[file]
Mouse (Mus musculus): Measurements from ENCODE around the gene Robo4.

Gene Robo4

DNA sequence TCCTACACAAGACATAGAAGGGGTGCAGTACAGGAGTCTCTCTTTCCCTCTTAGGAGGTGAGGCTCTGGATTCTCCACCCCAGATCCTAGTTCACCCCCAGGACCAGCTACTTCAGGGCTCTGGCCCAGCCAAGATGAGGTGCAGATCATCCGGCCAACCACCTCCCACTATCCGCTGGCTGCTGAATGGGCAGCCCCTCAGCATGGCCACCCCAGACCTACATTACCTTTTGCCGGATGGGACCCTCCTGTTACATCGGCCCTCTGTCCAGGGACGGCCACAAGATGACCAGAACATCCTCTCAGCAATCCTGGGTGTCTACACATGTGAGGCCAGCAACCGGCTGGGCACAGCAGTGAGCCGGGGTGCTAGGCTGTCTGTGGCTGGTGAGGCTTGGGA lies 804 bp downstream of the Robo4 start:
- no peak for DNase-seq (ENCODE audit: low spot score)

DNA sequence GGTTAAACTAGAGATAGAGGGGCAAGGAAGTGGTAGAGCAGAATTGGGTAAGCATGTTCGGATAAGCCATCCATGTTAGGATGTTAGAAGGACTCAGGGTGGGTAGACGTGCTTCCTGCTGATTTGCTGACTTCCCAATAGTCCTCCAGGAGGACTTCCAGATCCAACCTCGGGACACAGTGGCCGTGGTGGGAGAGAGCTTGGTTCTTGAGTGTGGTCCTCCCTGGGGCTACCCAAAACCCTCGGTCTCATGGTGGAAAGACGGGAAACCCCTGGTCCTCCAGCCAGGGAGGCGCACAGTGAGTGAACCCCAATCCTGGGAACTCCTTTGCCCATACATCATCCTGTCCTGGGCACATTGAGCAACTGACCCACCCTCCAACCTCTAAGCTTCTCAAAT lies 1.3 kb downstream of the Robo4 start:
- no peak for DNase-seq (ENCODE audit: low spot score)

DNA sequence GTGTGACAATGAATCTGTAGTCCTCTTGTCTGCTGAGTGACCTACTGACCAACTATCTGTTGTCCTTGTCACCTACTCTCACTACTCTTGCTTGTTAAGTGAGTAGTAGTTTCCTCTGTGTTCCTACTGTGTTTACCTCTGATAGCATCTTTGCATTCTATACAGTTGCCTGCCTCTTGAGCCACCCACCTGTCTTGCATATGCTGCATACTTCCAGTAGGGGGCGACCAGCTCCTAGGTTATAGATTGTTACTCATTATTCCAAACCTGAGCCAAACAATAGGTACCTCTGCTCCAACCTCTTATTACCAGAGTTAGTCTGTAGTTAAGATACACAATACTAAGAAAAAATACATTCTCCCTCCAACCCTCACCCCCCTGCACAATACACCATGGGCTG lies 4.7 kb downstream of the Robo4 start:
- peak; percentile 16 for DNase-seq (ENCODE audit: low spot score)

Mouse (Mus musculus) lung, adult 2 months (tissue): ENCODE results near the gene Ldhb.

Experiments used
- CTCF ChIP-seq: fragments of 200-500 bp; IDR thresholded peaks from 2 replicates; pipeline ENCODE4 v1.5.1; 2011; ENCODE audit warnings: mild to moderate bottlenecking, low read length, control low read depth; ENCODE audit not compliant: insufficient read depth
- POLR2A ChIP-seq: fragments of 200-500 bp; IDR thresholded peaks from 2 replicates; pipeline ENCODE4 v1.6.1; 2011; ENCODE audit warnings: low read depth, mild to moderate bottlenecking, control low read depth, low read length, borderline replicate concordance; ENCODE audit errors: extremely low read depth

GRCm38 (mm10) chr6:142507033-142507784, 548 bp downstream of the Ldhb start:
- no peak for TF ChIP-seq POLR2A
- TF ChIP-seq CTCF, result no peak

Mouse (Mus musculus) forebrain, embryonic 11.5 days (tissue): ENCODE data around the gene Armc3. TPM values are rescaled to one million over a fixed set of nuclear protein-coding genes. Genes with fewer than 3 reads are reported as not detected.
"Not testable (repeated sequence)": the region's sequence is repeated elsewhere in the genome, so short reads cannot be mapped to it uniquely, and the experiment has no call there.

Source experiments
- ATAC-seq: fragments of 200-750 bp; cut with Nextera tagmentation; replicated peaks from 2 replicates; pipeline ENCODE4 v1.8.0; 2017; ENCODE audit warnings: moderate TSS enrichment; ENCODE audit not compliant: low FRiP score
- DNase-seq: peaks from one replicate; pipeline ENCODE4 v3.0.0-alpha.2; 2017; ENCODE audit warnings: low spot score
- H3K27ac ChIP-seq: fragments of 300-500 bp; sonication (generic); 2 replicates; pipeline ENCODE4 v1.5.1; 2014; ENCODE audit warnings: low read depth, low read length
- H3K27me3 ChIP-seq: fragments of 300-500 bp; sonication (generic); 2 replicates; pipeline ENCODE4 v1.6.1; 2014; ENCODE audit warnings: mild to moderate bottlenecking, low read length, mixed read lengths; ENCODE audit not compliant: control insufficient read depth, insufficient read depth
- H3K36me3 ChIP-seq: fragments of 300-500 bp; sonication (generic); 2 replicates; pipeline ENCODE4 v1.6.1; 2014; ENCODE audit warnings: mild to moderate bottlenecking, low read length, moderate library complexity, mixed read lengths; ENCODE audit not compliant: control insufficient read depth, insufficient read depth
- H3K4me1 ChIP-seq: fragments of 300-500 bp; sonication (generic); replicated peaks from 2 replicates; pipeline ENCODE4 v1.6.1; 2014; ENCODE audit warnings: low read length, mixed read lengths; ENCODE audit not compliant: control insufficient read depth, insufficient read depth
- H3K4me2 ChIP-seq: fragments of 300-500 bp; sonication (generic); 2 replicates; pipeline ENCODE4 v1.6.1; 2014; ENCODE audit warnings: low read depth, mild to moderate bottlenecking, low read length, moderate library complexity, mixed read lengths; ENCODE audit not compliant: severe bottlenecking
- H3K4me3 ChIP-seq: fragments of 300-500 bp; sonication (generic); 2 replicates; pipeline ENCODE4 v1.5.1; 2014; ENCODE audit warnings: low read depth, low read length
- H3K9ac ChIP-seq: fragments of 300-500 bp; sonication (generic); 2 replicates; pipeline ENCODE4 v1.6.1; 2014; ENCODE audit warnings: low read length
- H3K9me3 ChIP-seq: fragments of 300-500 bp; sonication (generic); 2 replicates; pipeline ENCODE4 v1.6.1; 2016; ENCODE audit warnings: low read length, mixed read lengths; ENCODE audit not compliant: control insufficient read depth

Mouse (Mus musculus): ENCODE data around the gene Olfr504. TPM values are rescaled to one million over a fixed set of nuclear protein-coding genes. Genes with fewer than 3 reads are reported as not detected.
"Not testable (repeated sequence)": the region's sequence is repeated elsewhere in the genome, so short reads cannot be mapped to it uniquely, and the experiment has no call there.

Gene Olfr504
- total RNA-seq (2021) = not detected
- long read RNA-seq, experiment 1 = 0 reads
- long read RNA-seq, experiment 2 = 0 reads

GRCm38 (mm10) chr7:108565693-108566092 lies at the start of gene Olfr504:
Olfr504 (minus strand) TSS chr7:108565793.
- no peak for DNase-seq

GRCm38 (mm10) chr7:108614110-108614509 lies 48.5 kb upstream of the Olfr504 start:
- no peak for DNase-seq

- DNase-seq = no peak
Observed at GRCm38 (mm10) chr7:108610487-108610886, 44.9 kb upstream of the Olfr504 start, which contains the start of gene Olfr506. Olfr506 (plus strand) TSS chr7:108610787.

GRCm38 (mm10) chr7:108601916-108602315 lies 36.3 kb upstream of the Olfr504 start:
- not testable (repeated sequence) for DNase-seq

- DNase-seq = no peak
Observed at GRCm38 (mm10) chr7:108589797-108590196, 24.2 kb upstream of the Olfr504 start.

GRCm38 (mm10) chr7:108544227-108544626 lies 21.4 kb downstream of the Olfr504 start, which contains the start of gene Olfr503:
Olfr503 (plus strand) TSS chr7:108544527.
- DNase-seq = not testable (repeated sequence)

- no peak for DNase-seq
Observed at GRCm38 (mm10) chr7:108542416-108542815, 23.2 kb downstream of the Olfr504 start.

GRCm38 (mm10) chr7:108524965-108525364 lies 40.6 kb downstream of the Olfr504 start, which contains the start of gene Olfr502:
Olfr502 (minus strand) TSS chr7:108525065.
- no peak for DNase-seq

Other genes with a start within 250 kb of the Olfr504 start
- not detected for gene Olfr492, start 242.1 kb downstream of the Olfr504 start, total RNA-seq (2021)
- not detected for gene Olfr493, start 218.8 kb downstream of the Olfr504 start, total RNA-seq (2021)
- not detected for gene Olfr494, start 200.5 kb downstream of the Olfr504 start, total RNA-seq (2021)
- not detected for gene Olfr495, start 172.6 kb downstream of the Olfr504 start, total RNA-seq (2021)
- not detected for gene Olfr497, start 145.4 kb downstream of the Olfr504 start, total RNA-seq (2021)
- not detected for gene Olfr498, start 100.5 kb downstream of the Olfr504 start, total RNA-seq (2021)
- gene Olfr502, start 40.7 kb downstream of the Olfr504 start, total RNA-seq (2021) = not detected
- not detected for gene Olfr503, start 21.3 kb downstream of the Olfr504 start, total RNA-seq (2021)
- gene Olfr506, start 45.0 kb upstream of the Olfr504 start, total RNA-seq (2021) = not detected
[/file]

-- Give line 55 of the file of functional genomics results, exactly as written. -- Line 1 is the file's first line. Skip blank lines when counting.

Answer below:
- not detected for gene Olfr492, start 242.1 kb downstream of the Olfr504 start, total RNA-seq (2021)